Our God is an awesome God. God is always breaking up old patterns of reality. Why? That we might begin new. God speaks at a pivotal point in Israel's history – a time when she has to seek new a understanding of her mission. God calls Israel to make a sharp break between her past and her future. “Remember not the former things. I am about to do a new thing.” God will transform Israel’s circumstances. Israel must die to her past so that the birth of a glorious future can take place. She must replace her memories of suffering and abuse with an awareness of God's generous new future.
God has a word for us as we celebrate 35 years of Independence: Remember not the hatred and negativity that has been an acid in the Guyanese psyche. Remember not old grudges, resentments, and vexations of the mind. Remember not every real and perceived act of injustice that has been done against us. There are some things we just have to forget. If we remember all the hurt we have experienced, life becomes clogged and choked. If we selectively remember bad things then we destroy all confidence for today, we cast a dark shadow over every tomorrow, and we leave a very poor heritage for our children’s future. We should constantly sort out our memories, throwing away things we ought to forget and keeping things that are precious. We either manage our memories or our memories manage us!
As I prepared for this event my own memory was jogged a little (again). I remember
living in Buxton. When I began teaching I joined the local soccer team and practiced
regularly. On the first day I turned out to play, one of the players, an Afro-
This remembrance leads me in another direction this afternoon. “Remember not the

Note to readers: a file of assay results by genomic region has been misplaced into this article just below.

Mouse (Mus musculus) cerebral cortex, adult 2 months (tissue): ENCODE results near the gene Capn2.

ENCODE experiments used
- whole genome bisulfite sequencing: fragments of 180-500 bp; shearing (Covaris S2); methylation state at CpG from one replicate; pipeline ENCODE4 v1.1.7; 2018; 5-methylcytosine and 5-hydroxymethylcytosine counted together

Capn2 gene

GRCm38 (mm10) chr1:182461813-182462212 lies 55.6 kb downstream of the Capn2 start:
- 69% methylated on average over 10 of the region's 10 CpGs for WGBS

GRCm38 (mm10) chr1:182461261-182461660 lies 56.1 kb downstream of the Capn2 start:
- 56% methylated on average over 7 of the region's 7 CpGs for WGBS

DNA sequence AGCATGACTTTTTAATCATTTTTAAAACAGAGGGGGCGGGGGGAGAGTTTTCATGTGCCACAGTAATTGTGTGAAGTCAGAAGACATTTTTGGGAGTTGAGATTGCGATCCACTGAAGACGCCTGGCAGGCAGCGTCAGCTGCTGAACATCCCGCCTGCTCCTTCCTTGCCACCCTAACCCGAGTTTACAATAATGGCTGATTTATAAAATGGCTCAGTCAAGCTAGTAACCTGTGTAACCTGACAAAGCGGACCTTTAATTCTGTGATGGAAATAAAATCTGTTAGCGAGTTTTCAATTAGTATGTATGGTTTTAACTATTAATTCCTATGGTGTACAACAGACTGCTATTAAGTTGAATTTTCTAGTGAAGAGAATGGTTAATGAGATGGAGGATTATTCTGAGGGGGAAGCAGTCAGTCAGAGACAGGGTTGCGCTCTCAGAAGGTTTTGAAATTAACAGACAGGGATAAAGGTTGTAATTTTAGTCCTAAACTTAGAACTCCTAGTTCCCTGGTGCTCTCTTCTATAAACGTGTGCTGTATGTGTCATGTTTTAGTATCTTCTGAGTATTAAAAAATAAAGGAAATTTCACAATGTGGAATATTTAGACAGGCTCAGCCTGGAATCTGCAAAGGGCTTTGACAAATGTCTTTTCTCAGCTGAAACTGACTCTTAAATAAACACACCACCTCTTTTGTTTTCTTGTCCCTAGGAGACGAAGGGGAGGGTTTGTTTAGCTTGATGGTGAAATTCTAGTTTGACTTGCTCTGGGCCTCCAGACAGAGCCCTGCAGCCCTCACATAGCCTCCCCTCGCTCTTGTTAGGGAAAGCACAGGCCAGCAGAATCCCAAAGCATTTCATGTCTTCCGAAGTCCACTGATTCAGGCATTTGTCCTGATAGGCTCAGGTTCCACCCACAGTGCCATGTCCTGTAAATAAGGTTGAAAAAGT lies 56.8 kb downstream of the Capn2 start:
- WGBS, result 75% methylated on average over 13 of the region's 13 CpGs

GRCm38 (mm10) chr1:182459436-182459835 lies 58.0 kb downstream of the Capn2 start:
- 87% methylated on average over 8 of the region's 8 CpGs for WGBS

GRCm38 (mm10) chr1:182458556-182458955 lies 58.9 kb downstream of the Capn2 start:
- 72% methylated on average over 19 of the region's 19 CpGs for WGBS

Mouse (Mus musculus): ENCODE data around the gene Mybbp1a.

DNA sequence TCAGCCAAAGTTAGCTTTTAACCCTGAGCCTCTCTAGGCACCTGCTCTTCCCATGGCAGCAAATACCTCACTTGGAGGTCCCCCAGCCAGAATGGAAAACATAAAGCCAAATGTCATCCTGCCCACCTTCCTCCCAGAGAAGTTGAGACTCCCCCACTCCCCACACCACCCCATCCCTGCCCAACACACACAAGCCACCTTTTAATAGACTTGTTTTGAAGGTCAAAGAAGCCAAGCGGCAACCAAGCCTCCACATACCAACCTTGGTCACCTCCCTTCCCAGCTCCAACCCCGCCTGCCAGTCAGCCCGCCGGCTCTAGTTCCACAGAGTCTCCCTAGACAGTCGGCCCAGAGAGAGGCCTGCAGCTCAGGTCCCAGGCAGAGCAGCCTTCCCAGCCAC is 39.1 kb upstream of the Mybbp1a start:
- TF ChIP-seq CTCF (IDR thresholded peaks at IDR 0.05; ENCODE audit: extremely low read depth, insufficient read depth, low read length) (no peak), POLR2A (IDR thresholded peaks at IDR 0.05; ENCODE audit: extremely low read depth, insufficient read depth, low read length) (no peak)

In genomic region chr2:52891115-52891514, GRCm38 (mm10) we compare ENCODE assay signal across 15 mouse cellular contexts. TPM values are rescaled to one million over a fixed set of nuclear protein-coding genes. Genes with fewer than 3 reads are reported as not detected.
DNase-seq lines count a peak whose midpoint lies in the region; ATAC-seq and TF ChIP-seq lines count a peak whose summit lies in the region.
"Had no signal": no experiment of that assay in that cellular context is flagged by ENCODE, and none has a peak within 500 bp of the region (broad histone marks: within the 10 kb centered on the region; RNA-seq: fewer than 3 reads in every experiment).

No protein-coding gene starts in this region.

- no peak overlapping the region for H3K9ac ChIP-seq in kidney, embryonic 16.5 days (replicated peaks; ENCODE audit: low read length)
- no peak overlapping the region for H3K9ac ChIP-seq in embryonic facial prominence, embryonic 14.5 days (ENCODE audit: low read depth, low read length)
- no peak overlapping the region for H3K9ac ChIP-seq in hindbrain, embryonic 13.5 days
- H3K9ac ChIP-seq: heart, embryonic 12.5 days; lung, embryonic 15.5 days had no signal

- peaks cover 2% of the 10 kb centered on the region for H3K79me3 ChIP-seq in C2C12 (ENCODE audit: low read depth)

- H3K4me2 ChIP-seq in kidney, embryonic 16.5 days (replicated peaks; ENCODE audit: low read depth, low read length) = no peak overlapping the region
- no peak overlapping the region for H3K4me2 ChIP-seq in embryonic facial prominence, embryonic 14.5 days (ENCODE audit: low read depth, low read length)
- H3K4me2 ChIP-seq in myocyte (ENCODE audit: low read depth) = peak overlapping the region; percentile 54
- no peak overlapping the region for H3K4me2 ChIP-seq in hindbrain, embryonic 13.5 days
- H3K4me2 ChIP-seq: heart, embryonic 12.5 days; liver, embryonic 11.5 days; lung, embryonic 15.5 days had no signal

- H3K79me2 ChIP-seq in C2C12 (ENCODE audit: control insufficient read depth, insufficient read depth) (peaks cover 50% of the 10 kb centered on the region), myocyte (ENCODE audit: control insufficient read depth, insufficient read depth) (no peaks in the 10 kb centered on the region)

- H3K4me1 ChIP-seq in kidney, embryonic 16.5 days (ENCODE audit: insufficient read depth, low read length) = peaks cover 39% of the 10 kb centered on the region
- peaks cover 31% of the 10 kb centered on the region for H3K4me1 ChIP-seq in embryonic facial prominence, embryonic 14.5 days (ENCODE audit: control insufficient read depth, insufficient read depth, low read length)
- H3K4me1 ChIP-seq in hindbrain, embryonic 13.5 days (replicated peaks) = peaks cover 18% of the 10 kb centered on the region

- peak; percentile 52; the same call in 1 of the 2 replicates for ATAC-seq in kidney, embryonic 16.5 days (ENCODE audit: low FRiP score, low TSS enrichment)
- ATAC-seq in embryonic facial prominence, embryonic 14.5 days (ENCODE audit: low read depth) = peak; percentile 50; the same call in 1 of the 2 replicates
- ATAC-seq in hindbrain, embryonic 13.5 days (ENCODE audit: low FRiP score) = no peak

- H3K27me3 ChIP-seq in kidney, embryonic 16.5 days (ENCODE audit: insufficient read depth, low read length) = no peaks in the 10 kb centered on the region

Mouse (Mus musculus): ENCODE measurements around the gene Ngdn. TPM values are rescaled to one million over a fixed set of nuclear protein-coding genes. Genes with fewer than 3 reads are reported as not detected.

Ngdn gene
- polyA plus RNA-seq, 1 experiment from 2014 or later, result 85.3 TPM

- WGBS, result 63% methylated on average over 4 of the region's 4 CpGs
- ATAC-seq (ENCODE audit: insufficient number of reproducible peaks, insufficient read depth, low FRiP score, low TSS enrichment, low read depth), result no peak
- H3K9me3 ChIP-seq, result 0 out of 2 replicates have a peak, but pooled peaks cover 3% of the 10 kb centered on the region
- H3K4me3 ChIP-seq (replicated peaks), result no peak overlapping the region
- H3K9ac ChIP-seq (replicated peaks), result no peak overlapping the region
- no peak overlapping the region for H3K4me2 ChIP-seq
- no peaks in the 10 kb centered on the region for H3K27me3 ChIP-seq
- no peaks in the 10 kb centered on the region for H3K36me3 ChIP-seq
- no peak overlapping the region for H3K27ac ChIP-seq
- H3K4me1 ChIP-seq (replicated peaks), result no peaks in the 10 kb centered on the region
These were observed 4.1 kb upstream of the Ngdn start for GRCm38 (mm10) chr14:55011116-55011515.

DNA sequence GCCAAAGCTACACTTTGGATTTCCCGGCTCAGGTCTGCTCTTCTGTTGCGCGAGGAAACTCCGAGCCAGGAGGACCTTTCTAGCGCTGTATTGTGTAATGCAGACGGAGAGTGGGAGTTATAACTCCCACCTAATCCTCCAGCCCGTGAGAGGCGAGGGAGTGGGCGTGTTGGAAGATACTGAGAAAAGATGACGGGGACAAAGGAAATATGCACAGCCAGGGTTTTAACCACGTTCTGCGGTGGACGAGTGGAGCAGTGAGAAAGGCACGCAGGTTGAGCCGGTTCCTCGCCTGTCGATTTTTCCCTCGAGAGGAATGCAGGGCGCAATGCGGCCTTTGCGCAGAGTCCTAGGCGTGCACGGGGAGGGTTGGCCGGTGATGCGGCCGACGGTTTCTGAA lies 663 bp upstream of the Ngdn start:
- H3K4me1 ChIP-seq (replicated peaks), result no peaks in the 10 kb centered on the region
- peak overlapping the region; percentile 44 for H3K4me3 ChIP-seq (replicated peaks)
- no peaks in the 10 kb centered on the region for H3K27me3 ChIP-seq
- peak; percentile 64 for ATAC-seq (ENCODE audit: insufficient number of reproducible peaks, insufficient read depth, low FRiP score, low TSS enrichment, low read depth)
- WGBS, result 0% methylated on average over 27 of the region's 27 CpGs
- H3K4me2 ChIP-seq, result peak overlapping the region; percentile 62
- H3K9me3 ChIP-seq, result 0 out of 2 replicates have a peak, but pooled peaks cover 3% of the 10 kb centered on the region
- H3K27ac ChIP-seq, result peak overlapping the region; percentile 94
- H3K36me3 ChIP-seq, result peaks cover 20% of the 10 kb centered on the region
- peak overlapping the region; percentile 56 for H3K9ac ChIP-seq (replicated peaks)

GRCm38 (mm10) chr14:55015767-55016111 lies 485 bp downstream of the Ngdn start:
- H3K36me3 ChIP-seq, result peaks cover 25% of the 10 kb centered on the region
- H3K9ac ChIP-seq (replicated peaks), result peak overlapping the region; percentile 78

former things” is a word that does not stand by itself, but notice it is immediately
followed by “I am going to do a new thing.” It is more than simply forgetting the
past. It is about the transformation of what we remember, our history if you will.
Reflect with again on the relationship between Israel and Egypt. Led by the power
of God, Israel closed the door and walked out, leaving Egypt behind. But as her future
unfolded, Israel had to renegotiate and redefine her relationship with Egypt. In
her battle with Assyria, her strongest ally was Egypt. In her battle with Babylon,
her strongest ally was Egypt. When Nebuchadnezzar sacked the temple and slaughtered
its priests, the prophet Jeremiah was rescued by Egypt. And we remember in recent
times when Scud missiles pounded into Tel Aviv from Iraq, Israelis sat huddled in
buildings, gas masks on their faces, little children hugging desperately to their
mothers' sides, and their only hope the Patriot missiles being off-
And this helps me to understand the word of God: “I am about to do a new thing.”
This “new thing” for Guyana -
From Pastor Thom: I am indebted to the homiletical insights from “Light in the Land of Shadows” by Harold C. Warlick, Jr.
The Reverend Rodwell G. Thom, a Guyanese, is currently pastor of Holy Trinity Lutheran
Church, East Orange, NJ. He was educated at the University of Guyana, the United
Theological College of the West Indies and the University of the West Indies. He
has pastored in Guyana, where he served as President of the Lutheran Church (1992-
(This message was delivered at the celebration of the 35th Anniversary of Guyana’s independence, organized by the Guyana Cultural Association and held on June 24, 2001)